Using ML algorithms, it is feasible to incorporate clinical characteristics and US features to predict CLNM in PTC patients. All ML-based models performed better than US in the prediction of CLNM. The GBDT model with 7 variables was identified as the best model according to ROC analysis and DCA. Based on multivariate analysis and feature selection, younger age, male sex, low serum TPO-Ab and US features such as suspected LNs, microcalcifications and tumor size > 1.1 cm were important risk factors for CLNM. ML algorithms can be useful for the prediction of lymph node metastasis in PTC.
Data Availability Statement
The raw data supporting the conclusions of this article will be made available by the authors,without undue reservation.
The studies involving human participants were reviewed and approved by Ethics Committee of Peking Union Medical College Hospital. The patients/participants provided their written informed consent to participate in this study.
Conceptualization: ZL, XX, YW, and KR. Methodology: YW, CH, and. JL. Formal analysis: YW, KR, CH, JL, YC, and LG. Investigation: YW, KR, and LG. Writing—original draft preparation: YW. Writing—review and editing: YW, KR, ZL, and XX. Supervision: YW and XX. All authors contributed to the article and approved the submitted version.
Conflict of Interest
The authors declare that the research was conducted in the absence of any commercial or financial relationships that could be construed as a potential conflict of interest.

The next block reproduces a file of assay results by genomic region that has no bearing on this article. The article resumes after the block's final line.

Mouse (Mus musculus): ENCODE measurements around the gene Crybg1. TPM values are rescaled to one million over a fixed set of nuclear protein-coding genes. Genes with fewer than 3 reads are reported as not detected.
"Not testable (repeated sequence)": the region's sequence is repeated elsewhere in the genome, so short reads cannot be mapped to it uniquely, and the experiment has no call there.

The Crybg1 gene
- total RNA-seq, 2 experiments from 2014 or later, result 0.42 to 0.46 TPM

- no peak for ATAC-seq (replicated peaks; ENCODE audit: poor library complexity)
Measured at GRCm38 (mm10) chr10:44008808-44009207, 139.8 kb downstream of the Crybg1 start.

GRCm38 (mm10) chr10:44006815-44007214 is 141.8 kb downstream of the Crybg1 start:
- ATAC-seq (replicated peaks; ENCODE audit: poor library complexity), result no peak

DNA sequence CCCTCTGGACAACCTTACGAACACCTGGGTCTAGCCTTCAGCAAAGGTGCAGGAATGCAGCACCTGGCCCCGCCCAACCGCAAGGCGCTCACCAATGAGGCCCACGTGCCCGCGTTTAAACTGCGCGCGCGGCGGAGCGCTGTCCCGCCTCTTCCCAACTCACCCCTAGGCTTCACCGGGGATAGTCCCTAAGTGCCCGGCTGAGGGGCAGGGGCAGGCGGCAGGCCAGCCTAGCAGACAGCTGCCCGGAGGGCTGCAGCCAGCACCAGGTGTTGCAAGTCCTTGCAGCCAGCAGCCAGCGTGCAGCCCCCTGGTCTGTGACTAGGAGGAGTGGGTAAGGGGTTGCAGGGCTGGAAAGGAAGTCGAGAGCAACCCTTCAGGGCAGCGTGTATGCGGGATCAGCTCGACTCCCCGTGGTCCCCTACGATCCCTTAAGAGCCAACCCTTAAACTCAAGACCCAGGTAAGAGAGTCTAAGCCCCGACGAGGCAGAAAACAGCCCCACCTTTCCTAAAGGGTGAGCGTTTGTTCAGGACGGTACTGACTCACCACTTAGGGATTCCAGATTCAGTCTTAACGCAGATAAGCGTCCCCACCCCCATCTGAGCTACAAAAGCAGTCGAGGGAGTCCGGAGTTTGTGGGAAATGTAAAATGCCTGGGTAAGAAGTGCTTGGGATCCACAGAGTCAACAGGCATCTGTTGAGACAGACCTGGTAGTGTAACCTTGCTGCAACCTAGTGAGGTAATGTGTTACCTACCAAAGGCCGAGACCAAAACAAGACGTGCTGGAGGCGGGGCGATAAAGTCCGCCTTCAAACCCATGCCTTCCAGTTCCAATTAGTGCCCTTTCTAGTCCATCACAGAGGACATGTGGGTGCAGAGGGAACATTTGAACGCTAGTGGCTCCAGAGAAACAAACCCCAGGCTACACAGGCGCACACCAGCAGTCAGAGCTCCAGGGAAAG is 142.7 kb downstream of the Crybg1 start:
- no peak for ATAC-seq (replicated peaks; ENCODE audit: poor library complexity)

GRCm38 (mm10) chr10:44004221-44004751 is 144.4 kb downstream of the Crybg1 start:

We would like to thank American Journal Experts (www.aje.com) for the linguistic assistance to this manuscript from.
The Supplementary Material for this article can be found online at: https://www.frontiersin.org/articles/10.3389/fendo.2020.577537/full#supplementary-material
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Keywords: machine learning, cross-validation, central lymph node metastasis, papillary thyroid cancer, feature selection
Citation: Wu Y, Rao K, Liu J, Han C, Gong L, Chong Y, Liu Z and Xu X (2020) Machine Learning Algorithms for the Prediction of Central Lymph Node Metastasis in Patients With Papillary Thyroid Cancer. Front. Endocrinol. 11:577537. doi: 10.3389/fendo.2020.577537
Received: 29 June 2020; Accepted: 25 September 2020;
Published: 21 October 2020.
Edited by:Christoph Reiners, University Hospital Würzburg, Germany
Reviewed by:Silvia Martina Ferrari, University of Pisa, Italy
Roberto Vita, University of Messina, Italy
Copyright © 2020 Wu, Rao, Liu, Han, Gong, Chong, Liu and Xu. This is an open-access article distributed under the terms of the Creative Commons Attribution License (CC BY). The use, distribution or reproduction in other forums is permitted, provided the original author(s) and the copyright owner(s) are credited and that the original publication in this journal is cited, in accordance with accepted academic practice. No use, distribution or reproduction is permitted which does not comply with these terms.
†These authors have contributed equally to this work